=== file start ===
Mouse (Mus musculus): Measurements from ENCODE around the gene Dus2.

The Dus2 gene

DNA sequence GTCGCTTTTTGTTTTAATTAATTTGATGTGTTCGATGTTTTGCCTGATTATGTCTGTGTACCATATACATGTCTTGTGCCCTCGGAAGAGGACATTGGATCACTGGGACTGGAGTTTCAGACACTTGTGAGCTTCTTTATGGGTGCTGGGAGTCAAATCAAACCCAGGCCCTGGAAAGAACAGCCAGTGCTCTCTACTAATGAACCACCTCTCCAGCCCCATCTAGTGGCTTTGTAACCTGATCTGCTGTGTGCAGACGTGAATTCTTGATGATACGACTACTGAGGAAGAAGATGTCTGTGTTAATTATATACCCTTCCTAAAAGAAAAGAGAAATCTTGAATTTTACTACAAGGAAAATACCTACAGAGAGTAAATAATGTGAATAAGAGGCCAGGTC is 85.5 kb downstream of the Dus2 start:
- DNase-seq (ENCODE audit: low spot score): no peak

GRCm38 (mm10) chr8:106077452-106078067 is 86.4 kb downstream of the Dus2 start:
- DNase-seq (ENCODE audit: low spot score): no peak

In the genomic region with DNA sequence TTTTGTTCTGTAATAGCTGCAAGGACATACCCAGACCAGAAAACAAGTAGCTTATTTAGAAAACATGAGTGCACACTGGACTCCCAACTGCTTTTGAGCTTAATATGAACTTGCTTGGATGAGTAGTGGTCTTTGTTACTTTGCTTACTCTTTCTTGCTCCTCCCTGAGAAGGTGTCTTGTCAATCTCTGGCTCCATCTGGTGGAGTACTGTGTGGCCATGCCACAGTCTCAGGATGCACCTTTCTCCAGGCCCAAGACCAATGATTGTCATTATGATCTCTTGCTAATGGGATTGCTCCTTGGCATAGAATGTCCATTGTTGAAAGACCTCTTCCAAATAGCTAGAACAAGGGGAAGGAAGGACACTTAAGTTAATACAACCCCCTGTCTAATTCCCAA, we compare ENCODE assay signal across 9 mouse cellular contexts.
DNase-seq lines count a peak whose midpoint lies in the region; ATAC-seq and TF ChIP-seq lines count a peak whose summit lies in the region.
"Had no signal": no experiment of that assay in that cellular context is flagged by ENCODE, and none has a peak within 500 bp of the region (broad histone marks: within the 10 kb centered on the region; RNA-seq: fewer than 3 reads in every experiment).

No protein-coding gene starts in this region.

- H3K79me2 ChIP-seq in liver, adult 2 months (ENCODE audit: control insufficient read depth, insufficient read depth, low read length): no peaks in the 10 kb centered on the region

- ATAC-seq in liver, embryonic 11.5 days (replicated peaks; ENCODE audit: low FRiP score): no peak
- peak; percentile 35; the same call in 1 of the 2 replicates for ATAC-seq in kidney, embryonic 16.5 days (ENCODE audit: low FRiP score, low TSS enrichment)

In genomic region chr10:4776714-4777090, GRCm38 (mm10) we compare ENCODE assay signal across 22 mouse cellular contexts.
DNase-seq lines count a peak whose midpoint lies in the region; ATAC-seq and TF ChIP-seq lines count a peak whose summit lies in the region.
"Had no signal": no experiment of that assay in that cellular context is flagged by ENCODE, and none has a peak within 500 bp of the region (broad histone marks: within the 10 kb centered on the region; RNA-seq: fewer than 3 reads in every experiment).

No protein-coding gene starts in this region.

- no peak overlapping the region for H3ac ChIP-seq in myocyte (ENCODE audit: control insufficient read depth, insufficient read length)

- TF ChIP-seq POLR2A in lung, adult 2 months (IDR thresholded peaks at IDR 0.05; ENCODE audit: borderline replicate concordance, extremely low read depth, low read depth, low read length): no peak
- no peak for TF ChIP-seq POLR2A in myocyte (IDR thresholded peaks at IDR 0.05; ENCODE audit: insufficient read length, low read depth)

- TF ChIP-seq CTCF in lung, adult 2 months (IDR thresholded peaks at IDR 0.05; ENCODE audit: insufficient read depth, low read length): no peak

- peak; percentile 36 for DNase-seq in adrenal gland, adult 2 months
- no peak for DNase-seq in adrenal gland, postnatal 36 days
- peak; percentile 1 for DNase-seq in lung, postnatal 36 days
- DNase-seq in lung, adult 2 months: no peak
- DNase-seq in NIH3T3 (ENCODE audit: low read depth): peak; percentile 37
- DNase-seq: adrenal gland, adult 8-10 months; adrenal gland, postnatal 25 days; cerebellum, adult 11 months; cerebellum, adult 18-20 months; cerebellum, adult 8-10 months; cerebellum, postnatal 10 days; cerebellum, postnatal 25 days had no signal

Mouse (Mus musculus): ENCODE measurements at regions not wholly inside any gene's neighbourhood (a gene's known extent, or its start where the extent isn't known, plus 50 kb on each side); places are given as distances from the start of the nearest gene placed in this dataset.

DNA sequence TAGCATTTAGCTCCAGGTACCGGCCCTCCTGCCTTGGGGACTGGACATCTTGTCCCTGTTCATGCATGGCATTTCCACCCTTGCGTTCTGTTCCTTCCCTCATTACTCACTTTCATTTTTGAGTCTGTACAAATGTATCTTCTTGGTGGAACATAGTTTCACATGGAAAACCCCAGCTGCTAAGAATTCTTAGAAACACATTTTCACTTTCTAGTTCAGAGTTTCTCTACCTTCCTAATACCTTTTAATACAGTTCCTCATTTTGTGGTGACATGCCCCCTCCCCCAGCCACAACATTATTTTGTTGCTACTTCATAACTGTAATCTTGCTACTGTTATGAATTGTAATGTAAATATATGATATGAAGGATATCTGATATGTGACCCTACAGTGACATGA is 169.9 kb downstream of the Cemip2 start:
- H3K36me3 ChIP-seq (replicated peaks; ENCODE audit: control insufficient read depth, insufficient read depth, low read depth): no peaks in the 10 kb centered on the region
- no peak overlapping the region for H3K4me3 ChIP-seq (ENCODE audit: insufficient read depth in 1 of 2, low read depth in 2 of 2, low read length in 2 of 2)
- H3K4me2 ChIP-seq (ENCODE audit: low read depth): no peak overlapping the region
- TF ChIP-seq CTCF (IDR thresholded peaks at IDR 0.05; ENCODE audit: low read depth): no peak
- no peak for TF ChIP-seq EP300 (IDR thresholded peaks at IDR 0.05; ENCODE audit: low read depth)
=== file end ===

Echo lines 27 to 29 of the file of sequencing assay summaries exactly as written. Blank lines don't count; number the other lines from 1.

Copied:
- DNase-seq: adrenal gland, adult 8-10 months; adrenal gland, postnatal 25 days; cerebellum, adult 11 months; cerebellum, adult 18-20 months; cerebellum, adult 8-10 months; cerebellum, postnatal 10 days; cerebellum, postnatal 25 days had no signal

Mouse (Mus musculus): ENCODE measurements at regions not wholly inside any gene's neighbourhood (a gene's known extent, or its start where the extent isn't known, plus 50 kb on each side); places are given as distances from the start of the nearest gene placed in this dataset.

DNA sequence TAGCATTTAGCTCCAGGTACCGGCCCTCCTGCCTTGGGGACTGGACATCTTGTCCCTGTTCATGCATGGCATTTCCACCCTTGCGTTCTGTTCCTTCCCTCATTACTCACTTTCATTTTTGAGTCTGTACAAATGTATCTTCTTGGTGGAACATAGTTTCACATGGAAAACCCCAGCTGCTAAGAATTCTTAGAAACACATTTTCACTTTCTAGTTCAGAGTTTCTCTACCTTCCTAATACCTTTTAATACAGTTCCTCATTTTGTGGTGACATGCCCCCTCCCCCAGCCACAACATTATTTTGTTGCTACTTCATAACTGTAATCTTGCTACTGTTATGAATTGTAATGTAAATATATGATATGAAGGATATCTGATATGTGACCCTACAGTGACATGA is 169.9 kb downstream of the Cemip2 start: